Three years ago on a warm summer’s day in July 2014, I was wandering, probably with a bit of limp, by Bristol harbour. I’d been a dedicated runner for a decade, but when I picked up an injury that rendered my trainers gathering dust, and me, rather sad and limpy – everything changed.
My sorrow for a running-shaped hole in my life had recently turned a corner though, thanks to Cyclescheme, whereby your workplace helps you get your hands on a shiny new road bike. However, while I was the proud new owner of two skinny wheels, the first decent pair of hoops in my life, I was a total and utter novice; still yet to be truly inspired, fighting the urge to cry on descents and vomit on the climbs.My car still got a decent look-in.
On my potter along the cobbles on that balmy day, I spotted a sign. It was cable-tied to the top tube of a vintage-looking Raleigh single speed, which was propped up against the rusty railings, and it read: ‘Bristol Cycle Festival, enjoy the ride’.
“Ooh!”I paused. “What’s that?” I wondered.
What happened next was a beautiful whirlwind – of bicycles, cakes, sweaty rides, pints of beer and a flourishing passion.
Bristol Cycle Festival rode into my heart with its week-long bike spectacular that serves up an annual dose of bicycle fun of all kinds to all-manner of cyclist across the city. I picked up a programme from the wonderful, and soon to be gone (sniff, I will miss your halloumi wraps), Roll for the Soul, grabbed a biro and got circling.
Next up, I was facing my fears: chasing the boys (and passing some, ahem) up the four sides of Dundry before sucking up a pint to celebrate, quaffing cake and chatting accessibility with fellow female bike owners, riding into the moonlit cinema tucked secretly away in Leigh Woods, sticking my hand up to ask a question in City Hall at the bike summit and, perhaps most importantly, going to watch Ironman World Champ (and absolute legend) Chrissie Wellington provide the opening talk at a screening of Half the Road, an enlightening documentary about the state of equality in pro cycling, and address what can be done about it. “Pay it forward,” Chrissie said.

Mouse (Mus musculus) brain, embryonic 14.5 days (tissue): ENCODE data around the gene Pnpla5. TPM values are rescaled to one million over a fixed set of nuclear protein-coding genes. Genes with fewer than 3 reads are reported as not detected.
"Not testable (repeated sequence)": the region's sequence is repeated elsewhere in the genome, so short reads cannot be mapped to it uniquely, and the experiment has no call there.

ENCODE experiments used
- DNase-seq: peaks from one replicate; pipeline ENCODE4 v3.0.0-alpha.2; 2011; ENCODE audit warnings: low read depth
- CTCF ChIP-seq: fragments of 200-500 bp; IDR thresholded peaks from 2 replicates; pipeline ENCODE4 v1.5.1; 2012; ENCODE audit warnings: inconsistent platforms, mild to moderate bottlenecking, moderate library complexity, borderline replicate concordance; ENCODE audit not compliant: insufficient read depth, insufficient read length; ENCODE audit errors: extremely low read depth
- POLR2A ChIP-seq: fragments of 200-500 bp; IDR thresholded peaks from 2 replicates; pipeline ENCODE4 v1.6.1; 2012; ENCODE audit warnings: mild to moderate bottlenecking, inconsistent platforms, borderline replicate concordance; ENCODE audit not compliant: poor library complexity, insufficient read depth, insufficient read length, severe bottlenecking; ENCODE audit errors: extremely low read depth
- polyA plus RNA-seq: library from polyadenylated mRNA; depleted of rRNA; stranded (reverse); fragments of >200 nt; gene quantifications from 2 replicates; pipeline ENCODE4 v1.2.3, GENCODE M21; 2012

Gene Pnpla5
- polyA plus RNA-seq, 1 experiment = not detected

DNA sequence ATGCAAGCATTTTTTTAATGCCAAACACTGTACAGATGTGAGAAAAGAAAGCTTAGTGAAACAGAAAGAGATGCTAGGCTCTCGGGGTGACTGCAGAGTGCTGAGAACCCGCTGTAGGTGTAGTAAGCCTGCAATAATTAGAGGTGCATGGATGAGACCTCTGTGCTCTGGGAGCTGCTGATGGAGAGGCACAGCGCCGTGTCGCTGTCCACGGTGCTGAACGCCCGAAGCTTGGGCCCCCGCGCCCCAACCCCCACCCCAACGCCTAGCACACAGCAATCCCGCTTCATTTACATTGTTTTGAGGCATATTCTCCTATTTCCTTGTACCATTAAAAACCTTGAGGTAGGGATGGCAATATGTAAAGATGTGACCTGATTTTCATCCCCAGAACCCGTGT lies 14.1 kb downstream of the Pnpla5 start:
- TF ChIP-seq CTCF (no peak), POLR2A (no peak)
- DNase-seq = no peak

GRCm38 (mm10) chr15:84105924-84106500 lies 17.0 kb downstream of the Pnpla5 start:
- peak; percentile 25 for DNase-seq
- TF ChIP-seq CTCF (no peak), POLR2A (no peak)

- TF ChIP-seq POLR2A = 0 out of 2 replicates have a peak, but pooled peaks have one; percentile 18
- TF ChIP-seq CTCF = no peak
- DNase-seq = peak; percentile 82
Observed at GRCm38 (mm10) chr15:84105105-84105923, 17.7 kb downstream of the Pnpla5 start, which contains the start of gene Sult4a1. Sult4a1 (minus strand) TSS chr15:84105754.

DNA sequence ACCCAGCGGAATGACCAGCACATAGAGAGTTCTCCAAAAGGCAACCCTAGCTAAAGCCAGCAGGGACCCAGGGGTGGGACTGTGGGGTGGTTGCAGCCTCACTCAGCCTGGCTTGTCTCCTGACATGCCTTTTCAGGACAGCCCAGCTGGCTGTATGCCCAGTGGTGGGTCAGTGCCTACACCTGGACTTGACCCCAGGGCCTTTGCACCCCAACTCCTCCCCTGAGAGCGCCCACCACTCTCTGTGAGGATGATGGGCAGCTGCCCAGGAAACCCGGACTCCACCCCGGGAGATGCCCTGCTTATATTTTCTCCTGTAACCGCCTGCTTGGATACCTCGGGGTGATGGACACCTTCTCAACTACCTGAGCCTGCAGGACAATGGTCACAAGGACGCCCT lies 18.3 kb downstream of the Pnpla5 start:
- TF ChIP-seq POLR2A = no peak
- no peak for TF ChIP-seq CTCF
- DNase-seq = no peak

That week, my (then) new blog, triathlove.com, about triathlon had a massive cycle-festival shaped dose of new inspiration – and so did I. Before the week was out, I’d signed up for my first Ironman, which started a series of wonderful events in my life.
Whilst I would, I’ve no doubt, have found my way with cycling and into triathlon, Bristol Cycle Festival gave me an epic, enormous, heart-pounding boost. By the end of that week, I felt a part of something bigger; a community of passionate people who like riding their bikes, and through this simple act, make the world a better place – whether that’s by forming friendships, feeling fitter, using cars less, seeing how their children smile when they ride, challenging perceived limits or, let’s face it, just eating more cake.
Get a hearty dose of the cycling love for yourself at the seventh edition of Bristol Cycle Festival, taking place across the city from September 16-24 2017.
For more information, visit www.bristolcyclefestival.com
Janine Doggett is a writer, blogger, cyclist and triathlete
Main photo by Andy Sunders / asdesign.uk.com
Read more: The return of Bristol Cycle Festival